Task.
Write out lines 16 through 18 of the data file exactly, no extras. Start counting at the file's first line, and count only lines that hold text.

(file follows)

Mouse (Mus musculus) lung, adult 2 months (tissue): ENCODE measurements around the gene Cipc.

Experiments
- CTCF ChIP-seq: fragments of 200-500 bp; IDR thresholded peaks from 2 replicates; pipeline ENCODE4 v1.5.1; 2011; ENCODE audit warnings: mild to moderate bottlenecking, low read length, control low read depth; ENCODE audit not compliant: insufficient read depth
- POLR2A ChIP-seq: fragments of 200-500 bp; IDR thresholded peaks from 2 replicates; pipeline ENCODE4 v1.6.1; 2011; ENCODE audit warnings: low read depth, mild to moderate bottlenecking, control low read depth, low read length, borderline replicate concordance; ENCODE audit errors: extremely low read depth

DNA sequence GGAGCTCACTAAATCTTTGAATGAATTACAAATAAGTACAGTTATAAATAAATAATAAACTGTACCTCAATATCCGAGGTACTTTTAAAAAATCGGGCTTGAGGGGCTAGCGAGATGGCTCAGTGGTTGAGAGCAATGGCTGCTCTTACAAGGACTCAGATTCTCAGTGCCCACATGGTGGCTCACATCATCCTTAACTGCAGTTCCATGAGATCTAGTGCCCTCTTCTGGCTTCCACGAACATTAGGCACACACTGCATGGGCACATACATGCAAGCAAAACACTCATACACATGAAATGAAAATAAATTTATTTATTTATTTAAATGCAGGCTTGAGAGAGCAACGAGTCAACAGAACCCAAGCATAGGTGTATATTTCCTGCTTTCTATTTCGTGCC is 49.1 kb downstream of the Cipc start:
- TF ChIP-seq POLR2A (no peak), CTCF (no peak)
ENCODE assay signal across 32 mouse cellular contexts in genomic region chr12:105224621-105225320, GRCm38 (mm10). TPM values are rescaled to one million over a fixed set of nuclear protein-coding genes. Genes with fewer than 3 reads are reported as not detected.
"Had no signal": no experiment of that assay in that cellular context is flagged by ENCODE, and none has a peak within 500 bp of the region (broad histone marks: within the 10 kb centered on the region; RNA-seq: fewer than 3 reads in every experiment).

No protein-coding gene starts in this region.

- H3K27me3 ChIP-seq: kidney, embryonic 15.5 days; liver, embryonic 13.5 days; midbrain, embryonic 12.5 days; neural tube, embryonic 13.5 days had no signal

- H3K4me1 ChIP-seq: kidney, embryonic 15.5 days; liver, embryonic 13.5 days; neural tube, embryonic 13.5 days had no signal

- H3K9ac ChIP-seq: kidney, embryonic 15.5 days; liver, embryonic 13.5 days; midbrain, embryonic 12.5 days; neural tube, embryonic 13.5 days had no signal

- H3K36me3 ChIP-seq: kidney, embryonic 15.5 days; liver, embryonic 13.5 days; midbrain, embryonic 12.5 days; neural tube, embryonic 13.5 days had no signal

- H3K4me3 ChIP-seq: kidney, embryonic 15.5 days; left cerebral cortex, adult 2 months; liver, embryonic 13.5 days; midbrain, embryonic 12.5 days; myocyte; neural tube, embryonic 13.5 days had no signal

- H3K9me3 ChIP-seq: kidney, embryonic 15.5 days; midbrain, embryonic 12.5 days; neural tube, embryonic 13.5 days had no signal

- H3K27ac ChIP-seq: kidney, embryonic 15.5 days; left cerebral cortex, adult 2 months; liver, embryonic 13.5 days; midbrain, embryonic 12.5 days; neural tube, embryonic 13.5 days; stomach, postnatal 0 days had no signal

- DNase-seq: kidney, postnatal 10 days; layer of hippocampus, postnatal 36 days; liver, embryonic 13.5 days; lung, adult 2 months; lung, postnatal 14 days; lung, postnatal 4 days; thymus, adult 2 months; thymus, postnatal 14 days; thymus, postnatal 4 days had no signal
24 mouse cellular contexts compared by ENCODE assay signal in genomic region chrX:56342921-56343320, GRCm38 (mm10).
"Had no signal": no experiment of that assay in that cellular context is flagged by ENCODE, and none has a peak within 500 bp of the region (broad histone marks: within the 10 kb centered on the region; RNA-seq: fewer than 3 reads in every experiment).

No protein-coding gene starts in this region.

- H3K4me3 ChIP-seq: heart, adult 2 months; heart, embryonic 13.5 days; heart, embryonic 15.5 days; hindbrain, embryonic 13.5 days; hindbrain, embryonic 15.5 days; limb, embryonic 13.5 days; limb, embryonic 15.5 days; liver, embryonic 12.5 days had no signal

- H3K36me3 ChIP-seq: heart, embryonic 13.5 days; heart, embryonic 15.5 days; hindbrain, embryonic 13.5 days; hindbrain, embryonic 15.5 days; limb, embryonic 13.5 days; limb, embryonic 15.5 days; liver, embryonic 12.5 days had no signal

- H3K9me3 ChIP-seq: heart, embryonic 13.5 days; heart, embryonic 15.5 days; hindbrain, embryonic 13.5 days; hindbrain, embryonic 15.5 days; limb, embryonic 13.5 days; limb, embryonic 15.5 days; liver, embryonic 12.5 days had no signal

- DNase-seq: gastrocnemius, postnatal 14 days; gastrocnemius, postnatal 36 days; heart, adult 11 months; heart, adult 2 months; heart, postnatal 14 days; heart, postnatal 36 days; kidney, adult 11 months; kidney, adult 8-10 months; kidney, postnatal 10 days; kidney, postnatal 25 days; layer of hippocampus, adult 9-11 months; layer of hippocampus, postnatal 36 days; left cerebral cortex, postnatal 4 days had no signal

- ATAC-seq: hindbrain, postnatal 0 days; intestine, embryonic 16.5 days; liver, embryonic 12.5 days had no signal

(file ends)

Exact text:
- H3K27ac ChIP-seq: kidney, embryonic 15.5 days; left cerebral cortex, adult 2 months; liver, embryonic 13.5 days; midbrain, embryonic 12.5 days; neural tube, embryonic 13.5 days; stomach, postnatal 0 days had no signal

- DNase-seq: kidney, postnatal 10 days; layer of hippocampus, postnatal 36 days; liver, embryonic 13.5 days; lung, adult 2 months; lung, postnatal 14 days; lung, postnatal 4 days; thymus, adult 2 months; thymus, postnatal 14 days; thymus, postnatal 4 days had no signal
24 mouse cellular contexts compared by ENCODE assay signal in genomic region chrX:56342921-56343320, GRCm38 (mm10).